Classics World’s Paul Guiness test drives and reviews the Land Rover Series 3 Station Wagon…
The traditional Land Rover’s most obvious styling upgrade occurred in 1969, when the Series IIA’s headlights were moved outwards to the front wings – twenty-one years after the original Series I had gone on sale. This paved the way for the look of the Series III, which arrived two years later and featured a host of useful improvements for the ’Seventies – including a new grille, a more modern dashboard design, an all-synchromesh gearbox and much more.
The Series III was the most sophisticated Land Rover produced up until that point, and would remain in production through to the mid ’Eighties, when it would finally be replaced by the new coil-sprung 90/110 models. And although by today’s standards the Series III is a basic machine, its extra refinements over the Series I and II make it the ideal choice for anyone seeking a genuinely usable leaf-sprung classic Land Rover.
Values of the Series III vary hugely depending on the spec, condition and history of the vehicle in question. But this particular example appears to offer good value for money at its current asking price of £12,950, particularly as it’s one of the rarer members of the Series III family. While most classic Land Rovers of similar age are of the hard- or soft-top commercial varieties, here we have a genuine factory-built short-wheelbase Station Wagon, complete with its original safari roof.
The roof was cleverly configured, carried over from the Series IIA Station Wagon and comprising a two-layer design. The upper layer was around an inch higher than the ‘regular’ roof, allowing fresh air in (via four pop-open vents) whilst the vehicle was in motion, but also providing extra protection from the extreme heat of the sun in Land Rover’s crucial export markets. Being the Station Wagon, this Series III’s interior is also a cut above the rest, with full-length headlining (heavily insulated to help with sound deadening), three deeply-padded vinyl-covered seats up front, plus a further four fold-down seats bringing up the rear – making this a rather useful seven-seater when necessary.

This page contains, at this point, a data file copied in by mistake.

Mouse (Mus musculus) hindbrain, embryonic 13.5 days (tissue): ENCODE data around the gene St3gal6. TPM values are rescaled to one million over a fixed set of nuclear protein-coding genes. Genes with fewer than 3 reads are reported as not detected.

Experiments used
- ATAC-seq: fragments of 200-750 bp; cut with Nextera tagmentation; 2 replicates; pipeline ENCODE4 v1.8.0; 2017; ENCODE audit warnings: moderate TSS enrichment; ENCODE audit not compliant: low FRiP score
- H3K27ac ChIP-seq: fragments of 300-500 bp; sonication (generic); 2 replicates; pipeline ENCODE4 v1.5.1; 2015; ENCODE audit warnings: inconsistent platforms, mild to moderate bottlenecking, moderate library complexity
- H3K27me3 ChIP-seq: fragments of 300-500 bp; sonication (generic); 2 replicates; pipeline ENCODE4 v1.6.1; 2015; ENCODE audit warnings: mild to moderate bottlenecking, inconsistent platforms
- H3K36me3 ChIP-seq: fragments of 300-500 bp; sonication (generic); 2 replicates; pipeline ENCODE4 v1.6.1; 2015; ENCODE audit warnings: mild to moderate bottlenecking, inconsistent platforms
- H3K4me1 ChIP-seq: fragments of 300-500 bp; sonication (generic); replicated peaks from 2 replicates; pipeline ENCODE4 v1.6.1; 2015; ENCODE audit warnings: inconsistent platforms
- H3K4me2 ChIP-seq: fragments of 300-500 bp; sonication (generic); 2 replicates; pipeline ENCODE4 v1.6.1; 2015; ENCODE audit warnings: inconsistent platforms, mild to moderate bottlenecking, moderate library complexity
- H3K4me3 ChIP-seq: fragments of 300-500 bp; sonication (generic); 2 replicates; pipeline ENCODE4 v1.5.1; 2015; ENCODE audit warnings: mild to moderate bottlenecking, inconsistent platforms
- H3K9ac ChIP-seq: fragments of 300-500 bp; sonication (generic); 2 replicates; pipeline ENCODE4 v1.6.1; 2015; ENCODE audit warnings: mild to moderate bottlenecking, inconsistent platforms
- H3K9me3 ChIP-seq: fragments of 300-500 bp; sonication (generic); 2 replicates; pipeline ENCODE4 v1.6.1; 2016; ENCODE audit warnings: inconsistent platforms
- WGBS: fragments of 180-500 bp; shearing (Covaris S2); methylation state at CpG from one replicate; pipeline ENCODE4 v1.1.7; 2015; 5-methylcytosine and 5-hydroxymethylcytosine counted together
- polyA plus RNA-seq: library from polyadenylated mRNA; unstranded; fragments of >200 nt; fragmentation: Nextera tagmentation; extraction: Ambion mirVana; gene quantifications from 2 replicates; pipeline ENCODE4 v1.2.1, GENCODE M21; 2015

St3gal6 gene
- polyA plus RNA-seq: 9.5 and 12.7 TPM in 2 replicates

Although this particular Series III looks original and extremely well-preserved, it was the subject of restoration work in 2010, when the Land Rover specialist currently selling the vehicle was commissioned by its owner to carry out some essential improvements. A brand new galvanised chassis was fitted, and the original 2286cc petrol engine was treated to an unleaded-spec cylinder head and new timing chain. The vehicle was also fitted with a brand new fuel tank, radiator, all-new brakes, leaf springs and shock absorbers, a replacement wiring loom and a stainless steel exhaust. The extremely well-preserved bodywork, meanwhile, was resprayed in its original Marine Blue with Limestone roof and wheels.
With the Land Rover’s current owner now putting the vehicle up for sale, Worcestershire-based Churchill 4×4 has been asked to find a suitable buyer. And whoever that is will be getting a very impressive example of a Series III, a vehicle still with fewer than 93,000 miles under its wheels. This genuine Station Wagon comes complete with free-wheeling hubs, a four-speed-plus-overdrive gearbox and selectable dual-range all-wheel drive, making it a highly usable off-road classic.
As for its on-road behaviour, there’s very little to criticise. No Series III is going to offer the performance or refinement of a regular car, but this one’s petrol engine is particularly smooth, aided by a gearchange that’s as slick as you’re going to find in a Land Rover of the ’Seventies. Progress through the gears feels surprisingly eager, and at a steady 50-55mph this Series III seems unusually quiet. There’s less of a compromise in terms of driving style than you’ll find in an earlier example, with this superbly prepared Series III being far from a chore out on the open road.
A later coil-sprung Land Rover will inevitably handle better than any Series III, but this vehicle’s relatively new braking system and replacement springs and dampers improve what is already a highly capable machine.
With its respray of seven years ago wearing extremely well, plus all the advantages of a galvanised chassis being fitted at the same time, this relatively rare Station Wagon offers both good looks and potential longevity. Its mechanical overhaul in 2010 (since when it’s covered relatively few miles) means it’s ready to use and enjoy, making this the ideal vehicle for anyone seeking a Series III in top-spec guise. With seven-seat versatility adding to its appeal, we can’t see this superb survivor remaining on sale for very long.
ENGINE: 2286cc 4-cyl
TOP SPEED: 70mph
0-60MPH: 29 secs
GEARBOX: 4-sp man